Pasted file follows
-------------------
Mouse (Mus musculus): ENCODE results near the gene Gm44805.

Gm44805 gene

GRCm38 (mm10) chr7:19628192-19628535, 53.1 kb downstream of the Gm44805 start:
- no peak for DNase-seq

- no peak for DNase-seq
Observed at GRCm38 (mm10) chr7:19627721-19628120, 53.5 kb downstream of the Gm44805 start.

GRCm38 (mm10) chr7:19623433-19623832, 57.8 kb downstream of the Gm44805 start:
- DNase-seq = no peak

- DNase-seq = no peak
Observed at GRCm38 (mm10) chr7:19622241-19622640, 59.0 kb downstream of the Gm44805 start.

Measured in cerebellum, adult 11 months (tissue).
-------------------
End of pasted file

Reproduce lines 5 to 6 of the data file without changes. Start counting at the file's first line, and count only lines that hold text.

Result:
- no peak for DNase-seq
Observed at GRCm38 (mm10) chr7:19627721-19628120, 53.5 kb downstream of the Gm44805 start.